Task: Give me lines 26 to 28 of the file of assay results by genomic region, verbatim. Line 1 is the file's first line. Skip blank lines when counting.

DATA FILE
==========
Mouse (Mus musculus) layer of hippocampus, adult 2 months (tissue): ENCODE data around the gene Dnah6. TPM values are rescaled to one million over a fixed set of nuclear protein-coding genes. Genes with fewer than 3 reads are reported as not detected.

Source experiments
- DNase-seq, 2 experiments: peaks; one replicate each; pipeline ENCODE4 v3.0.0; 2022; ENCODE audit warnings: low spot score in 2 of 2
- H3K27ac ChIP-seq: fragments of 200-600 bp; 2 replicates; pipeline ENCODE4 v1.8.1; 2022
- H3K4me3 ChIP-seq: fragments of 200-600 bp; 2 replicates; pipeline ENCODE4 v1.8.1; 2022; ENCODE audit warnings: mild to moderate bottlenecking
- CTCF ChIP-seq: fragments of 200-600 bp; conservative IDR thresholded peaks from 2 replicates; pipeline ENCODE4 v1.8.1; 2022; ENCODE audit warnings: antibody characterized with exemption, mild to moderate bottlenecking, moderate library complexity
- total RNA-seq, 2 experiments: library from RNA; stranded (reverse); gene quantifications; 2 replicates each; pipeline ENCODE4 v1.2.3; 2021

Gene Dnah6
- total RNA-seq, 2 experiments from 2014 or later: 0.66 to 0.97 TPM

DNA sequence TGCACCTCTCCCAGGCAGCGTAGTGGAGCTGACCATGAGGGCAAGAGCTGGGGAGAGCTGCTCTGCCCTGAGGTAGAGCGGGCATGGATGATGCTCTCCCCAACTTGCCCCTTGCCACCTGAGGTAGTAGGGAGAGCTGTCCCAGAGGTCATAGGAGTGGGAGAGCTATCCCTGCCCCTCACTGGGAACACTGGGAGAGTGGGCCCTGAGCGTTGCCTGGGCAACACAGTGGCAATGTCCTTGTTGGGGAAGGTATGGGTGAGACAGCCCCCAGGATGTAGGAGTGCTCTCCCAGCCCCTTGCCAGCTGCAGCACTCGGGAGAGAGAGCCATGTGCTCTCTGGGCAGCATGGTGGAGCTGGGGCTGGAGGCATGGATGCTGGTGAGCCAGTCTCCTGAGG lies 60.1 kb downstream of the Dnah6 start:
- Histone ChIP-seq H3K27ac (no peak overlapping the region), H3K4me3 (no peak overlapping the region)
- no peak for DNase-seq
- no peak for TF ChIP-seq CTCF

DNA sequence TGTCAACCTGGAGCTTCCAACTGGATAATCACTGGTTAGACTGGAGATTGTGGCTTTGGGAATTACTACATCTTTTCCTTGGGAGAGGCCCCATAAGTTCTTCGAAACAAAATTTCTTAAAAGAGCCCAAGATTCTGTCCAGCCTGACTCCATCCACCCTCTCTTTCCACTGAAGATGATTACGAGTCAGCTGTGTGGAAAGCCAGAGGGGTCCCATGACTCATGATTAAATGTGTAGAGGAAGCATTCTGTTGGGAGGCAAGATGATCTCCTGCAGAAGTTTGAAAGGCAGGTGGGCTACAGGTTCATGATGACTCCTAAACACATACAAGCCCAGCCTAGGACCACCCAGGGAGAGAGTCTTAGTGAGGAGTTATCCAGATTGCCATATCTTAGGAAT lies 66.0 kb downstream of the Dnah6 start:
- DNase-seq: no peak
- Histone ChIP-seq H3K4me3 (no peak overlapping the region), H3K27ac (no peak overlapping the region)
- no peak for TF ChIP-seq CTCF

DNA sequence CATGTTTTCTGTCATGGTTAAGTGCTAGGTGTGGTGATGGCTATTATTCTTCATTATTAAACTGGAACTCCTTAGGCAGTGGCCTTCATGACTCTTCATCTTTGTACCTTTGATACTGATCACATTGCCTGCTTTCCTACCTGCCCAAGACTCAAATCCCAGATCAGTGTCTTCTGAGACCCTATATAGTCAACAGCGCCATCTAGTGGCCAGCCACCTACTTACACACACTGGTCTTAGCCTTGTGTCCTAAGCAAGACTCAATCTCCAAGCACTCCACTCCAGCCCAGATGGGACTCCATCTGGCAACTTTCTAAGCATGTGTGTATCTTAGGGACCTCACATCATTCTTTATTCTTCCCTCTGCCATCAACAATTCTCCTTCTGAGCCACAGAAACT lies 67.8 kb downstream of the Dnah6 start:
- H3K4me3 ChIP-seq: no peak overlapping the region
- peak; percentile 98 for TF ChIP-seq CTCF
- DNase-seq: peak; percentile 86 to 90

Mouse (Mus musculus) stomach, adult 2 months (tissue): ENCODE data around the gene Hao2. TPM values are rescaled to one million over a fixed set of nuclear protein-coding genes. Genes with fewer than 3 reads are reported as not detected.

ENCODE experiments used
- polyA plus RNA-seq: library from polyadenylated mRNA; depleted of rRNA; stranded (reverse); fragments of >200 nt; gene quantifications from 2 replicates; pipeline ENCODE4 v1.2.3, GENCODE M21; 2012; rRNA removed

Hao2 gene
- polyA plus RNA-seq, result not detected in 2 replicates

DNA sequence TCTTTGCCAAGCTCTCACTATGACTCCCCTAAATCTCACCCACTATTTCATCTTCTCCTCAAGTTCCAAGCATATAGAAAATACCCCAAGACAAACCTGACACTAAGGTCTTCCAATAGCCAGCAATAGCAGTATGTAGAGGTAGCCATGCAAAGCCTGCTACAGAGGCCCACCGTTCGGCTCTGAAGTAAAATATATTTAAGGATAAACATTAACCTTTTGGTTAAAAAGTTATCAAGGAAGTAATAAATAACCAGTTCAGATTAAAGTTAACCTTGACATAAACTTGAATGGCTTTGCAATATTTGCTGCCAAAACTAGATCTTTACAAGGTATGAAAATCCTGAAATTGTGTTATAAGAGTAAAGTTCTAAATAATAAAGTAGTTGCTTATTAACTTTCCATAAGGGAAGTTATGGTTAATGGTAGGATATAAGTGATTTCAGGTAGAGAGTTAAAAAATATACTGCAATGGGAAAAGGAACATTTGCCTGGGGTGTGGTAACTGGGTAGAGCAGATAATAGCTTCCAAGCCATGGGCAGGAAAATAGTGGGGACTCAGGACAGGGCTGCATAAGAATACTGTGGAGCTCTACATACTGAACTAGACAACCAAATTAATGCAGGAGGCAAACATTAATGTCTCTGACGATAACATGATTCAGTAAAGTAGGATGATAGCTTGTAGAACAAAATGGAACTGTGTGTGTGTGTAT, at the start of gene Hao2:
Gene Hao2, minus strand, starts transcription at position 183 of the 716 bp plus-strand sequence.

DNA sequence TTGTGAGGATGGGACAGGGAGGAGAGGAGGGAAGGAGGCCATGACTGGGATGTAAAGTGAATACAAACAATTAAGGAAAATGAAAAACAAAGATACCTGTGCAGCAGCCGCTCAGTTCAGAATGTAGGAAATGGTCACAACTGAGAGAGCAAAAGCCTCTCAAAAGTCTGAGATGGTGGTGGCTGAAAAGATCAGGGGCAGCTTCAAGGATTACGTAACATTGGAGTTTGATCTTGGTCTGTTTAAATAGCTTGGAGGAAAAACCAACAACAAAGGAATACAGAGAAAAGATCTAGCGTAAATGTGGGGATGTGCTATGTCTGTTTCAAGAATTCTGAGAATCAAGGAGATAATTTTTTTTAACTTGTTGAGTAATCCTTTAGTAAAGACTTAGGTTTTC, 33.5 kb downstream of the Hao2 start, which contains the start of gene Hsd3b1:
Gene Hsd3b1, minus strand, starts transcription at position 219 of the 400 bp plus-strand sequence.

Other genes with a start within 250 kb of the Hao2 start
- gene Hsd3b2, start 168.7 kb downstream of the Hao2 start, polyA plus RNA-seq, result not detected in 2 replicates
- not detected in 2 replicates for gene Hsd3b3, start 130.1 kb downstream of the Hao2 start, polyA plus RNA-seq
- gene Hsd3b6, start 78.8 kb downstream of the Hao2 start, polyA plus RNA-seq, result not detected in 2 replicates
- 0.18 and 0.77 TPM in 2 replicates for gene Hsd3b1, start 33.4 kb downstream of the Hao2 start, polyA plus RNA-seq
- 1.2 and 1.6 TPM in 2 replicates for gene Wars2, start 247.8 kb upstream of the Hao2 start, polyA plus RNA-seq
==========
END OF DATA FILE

- polyA plus RNA-seq, result not detected in 2 replicates

DNA sequence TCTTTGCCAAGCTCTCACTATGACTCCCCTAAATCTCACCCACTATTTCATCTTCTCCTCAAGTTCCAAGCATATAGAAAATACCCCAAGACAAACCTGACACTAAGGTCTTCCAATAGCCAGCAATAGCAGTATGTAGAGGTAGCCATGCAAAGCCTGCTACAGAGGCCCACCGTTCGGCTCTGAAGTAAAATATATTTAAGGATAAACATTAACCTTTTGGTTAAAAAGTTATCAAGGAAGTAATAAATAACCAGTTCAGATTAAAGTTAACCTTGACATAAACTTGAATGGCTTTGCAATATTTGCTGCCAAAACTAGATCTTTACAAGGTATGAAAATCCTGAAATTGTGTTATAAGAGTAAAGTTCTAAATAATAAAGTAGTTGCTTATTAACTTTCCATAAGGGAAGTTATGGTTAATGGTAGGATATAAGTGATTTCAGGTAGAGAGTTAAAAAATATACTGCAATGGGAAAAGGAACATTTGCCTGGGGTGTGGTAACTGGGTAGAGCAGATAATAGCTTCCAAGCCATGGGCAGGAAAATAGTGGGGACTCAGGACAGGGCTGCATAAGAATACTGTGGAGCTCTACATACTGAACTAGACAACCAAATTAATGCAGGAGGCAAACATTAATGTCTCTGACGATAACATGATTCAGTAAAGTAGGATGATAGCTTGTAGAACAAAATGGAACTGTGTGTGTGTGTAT, at the start of gene Hao2:
Gene Hao2, minus strand, starts transcription at position 183 of the 716 bp plus-strand sequence.